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java – How to share dependencies in a Modularized Android App

Posted by: admin June 15, 2020 Leave a comment

Questions:

I have an Android project which is architectured in a Modularized way. I have modularized the projects by dividing their source code between multiple Gradle modules, following the clean Architecture.

Here is the structure of the App.

enter image description here

The top module in this hierarchy, App is the one that no other module depends upon, is the main module of your application. The lower level modules domain and data do not depend on the App module, where the App module includes the data and domain modules. I have added the below code in the build.gradle of the app module

    implementation project(':domain')
    api project(':data')

Now, I’m having some issues with maintaining dependencies across each module. Since each of them is an individual android module, each of them having its own build.gradle. The App module can use classes in the data and domain modules. But, I have some general purpose classes, (Such as some annotations, Utilities, Broadcast classes, Dagger scopes etc) which I want to make use in all the modules. But these are the issues I’m facing

  • Since these classes are contained in the main module app, I cannot
    access these in my data and domain, because those modules do not
    depend on the higher layer app
  • Any libraries I’m using in all the layers (eg: RxJava) needs to be
    included in the build.gradle of each module

As a solution for this I thought of adding one more android module, say common which will be containing all my general purpose classes as well as the libraries which I use in all the modules.

All my other modules app, domain and data will be having this module as a dependency.

implementation project(':common')

So, any global libraries and classes will be added to this module and each of the individual modules will have only module-specific classes.

Is that a good approach? Or is there any way to solve this issue efficiently?

How to&Answers:

We recently encountered this problem, as we transitioned to a multi-module project for reuse, build time optimisation (unchanged modules aren’t recompiled), etc. Your core goal is to make your app module as small as possible, as it will be recompiled every time.

We used a few general principles, which may help you:

  • A common base-ui module contains the primary strings.xml, styles.xml etc.
  • Other front-end modules (profile, dashboard, etc) implement this base-ui module.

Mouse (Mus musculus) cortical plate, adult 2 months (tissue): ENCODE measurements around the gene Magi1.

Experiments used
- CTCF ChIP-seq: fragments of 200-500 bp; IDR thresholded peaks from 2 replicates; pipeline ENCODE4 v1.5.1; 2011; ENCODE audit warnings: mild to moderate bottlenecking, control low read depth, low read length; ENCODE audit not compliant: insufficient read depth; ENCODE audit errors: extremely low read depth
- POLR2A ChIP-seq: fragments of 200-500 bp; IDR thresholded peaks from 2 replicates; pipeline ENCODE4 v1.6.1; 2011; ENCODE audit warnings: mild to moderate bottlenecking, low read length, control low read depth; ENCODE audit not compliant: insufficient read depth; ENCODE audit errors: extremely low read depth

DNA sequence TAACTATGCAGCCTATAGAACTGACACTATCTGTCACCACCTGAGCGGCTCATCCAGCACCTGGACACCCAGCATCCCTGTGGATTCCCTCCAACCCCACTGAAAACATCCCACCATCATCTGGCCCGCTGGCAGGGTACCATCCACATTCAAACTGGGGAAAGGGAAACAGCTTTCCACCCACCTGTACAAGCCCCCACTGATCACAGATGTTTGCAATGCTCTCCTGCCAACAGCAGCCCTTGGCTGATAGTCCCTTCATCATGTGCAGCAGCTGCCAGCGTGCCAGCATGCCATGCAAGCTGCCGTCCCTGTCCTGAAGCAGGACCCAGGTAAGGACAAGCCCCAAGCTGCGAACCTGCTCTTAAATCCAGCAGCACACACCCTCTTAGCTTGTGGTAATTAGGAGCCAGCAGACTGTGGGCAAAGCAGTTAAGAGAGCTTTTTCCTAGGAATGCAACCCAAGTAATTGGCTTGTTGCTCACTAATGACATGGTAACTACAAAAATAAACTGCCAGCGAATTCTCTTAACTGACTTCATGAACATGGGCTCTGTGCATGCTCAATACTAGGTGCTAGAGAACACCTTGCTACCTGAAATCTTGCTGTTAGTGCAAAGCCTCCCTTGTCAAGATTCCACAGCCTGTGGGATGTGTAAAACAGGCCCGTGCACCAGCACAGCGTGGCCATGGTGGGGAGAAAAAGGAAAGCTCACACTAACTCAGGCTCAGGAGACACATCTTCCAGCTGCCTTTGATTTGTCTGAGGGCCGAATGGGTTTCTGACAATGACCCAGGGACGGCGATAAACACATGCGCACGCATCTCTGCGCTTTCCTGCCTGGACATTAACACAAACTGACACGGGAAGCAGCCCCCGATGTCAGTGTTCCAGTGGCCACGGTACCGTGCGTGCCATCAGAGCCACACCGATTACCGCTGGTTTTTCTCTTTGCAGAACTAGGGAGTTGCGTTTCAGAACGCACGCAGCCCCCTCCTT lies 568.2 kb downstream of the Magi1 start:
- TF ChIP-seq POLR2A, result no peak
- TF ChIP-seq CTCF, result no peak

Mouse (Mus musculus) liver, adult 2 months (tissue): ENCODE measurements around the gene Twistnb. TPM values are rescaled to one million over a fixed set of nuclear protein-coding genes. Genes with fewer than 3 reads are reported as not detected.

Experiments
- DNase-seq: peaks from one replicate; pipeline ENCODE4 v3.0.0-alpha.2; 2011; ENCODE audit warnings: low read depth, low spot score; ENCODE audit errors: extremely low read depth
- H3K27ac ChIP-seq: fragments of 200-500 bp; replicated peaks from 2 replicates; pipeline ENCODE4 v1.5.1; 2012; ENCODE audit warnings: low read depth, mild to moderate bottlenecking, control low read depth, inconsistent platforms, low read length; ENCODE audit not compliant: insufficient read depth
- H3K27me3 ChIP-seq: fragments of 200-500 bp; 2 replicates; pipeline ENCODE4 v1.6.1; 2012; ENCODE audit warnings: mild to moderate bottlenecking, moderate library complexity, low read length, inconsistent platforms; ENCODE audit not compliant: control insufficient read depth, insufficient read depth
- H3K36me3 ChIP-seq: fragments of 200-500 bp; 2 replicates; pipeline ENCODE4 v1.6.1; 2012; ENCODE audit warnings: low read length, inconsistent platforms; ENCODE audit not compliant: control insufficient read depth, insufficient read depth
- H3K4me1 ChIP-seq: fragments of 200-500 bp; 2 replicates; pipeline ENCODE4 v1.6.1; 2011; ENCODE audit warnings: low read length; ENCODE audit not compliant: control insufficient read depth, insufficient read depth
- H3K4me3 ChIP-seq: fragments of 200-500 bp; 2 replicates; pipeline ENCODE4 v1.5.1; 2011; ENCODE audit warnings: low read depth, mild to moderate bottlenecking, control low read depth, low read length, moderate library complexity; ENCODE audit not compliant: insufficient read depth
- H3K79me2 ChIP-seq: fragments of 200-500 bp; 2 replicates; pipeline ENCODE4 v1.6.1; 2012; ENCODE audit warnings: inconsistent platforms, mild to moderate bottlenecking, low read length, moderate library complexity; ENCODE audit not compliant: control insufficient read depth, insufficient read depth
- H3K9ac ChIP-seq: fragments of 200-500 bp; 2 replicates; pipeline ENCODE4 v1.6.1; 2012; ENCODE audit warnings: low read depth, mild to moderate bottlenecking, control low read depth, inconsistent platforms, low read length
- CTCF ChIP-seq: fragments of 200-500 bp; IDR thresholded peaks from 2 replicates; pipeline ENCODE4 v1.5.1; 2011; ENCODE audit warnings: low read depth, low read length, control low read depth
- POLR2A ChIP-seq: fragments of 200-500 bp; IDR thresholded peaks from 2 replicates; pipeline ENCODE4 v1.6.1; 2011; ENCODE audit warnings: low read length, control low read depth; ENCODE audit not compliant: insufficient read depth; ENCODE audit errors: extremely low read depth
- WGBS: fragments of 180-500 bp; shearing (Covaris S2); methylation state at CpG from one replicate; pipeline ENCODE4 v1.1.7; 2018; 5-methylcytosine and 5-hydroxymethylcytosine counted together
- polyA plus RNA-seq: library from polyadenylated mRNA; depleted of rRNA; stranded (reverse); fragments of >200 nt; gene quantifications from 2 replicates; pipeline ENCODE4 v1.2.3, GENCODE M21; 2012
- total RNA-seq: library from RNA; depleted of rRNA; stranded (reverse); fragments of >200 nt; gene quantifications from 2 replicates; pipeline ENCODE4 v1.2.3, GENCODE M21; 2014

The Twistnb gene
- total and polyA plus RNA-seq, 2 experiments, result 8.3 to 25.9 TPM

• Libraries that will be used in all user-facing modules are included in base-ui, as an api instead of implementation.
  • Libraries that are only used in some modules are added as dependencies only in those modules.
  • The project makes extensive use of data syncing etc too, so there are also base-data, dashboard-data etc modules, following the same logic.
  • The dashboard feature module depends on dashboard-data.
  • The app module depends only on feature modules, dashboard, profile, etc.

I strongly suggest sketching out your module dependency flow beforehand, we ended up with ~15 or so modules, all strictly organised. In your case, you mentioned it’s already quite a large app, so I imagine app needs feature modules pulled out of it, as does domain. Remember, small modules = less code to be recompiled!

We encountered some issues with making sure the same version (buildType, flavors) of the app was used across all submodules. Essentially, all submodules have to have the same flavors and buildTypes defined as the app module.

On the other side of the coin, multi module development does really make you think about dependencies, and enforces strict separation between features. You’re likely to run into a few unexpected problems that you’ve never considered before. For example, something as simple as displaying the app’s version suddenly complicates (disclaimer: my article).

This article also helped us decide on our approach. The article you linked also seems to be an excellent resource, I wish it had existed when we’d transitioned!

After comment discussion, here’s an example diagram (with unfortunate untidiness, but enough to illustrate the concept. Note that distinguishing between api and implementation would be a good next step):
module dependency diagram